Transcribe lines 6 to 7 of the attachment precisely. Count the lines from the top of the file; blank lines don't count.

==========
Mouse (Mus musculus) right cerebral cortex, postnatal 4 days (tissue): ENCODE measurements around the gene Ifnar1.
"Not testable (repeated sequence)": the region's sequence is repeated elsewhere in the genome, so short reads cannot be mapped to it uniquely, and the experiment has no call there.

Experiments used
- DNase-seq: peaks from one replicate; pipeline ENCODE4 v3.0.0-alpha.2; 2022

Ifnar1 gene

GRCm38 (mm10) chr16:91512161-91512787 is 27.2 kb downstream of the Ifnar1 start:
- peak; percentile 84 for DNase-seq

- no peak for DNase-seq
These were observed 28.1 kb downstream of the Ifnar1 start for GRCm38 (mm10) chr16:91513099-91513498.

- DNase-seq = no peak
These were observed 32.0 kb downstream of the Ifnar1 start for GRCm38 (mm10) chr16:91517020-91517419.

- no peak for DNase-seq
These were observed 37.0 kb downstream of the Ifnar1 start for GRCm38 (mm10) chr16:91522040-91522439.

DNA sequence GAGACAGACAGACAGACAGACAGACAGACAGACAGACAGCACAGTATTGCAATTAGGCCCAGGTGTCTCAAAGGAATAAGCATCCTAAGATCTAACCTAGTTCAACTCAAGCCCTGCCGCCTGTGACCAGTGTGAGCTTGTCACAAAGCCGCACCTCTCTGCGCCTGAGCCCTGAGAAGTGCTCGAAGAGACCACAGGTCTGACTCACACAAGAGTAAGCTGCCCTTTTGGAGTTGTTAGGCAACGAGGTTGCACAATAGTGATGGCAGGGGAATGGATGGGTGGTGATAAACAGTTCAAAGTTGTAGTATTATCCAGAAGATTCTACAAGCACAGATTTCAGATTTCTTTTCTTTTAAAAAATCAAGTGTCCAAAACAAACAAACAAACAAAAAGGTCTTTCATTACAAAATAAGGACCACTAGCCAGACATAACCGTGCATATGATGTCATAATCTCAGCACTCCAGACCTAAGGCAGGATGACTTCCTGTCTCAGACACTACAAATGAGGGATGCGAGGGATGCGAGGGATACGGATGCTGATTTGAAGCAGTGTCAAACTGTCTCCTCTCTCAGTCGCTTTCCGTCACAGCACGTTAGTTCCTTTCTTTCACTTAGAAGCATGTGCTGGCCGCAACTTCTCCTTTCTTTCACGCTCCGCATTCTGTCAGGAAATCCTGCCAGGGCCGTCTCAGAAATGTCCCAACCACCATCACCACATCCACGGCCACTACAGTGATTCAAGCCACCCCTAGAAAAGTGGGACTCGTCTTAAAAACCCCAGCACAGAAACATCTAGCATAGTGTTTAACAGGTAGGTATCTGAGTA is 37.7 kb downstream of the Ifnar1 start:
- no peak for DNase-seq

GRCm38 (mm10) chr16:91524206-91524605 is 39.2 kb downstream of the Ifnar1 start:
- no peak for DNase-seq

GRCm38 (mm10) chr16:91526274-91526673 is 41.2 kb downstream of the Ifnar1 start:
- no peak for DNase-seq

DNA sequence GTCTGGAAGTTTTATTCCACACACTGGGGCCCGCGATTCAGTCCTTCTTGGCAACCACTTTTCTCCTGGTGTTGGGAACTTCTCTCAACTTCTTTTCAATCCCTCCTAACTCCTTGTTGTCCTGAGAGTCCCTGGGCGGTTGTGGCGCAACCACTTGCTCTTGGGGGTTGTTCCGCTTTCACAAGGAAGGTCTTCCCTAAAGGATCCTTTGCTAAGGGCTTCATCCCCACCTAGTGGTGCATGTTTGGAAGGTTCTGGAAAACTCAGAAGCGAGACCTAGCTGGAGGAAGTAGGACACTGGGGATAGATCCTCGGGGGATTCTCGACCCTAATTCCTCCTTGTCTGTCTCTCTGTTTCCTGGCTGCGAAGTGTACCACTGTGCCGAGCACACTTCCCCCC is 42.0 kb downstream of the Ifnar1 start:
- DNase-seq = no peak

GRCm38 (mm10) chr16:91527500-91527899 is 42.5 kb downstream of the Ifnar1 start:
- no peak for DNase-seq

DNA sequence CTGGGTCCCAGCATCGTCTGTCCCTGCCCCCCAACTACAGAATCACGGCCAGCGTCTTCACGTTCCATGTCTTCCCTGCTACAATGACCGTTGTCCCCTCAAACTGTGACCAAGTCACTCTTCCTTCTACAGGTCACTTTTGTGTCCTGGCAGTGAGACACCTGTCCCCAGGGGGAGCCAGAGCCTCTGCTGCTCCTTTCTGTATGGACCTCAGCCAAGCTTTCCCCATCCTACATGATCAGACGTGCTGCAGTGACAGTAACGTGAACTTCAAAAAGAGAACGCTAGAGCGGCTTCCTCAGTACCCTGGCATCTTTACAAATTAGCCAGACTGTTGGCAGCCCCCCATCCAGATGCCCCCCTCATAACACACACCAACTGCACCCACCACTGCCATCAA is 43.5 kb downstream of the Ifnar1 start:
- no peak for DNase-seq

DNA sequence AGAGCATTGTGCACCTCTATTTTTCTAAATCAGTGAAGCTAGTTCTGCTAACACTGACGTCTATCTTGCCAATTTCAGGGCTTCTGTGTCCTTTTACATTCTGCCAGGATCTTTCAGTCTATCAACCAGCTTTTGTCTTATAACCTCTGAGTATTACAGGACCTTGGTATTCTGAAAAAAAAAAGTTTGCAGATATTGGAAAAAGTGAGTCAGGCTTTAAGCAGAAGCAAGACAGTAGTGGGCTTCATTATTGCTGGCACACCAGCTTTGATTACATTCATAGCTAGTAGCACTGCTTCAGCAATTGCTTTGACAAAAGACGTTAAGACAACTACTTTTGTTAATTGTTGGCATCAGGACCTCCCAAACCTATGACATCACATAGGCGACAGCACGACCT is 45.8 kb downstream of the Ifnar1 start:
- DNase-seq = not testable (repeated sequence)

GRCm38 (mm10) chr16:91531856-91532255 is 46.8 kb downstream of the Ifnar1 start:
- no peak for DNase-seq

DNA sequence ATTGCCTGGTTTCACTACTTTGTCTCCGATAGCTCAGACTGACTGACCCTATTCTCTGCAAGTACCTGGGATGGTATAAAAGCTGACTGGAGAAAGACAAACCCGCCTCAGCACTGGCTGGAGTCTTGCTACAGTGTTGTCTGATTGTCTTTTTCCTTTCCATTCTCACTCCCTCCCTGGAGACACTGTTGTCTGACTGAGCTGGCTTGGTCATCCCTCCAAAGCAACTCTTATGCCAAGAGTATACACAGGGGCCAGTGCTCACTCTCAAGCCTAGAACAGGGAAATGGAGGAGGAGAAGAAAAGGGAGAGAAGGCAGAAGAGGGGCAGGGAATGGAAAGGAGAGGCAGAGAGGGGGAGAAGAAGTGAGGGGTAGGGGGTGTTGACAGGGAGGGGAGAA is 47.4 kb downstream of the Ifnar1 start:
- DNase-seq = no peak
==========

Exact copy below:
GRCm38 (mm10) chr16:91512161-91512787 is 27.2 kb downstream of the Ifnar1 start:
- peak; percentile 84 for DNase-seq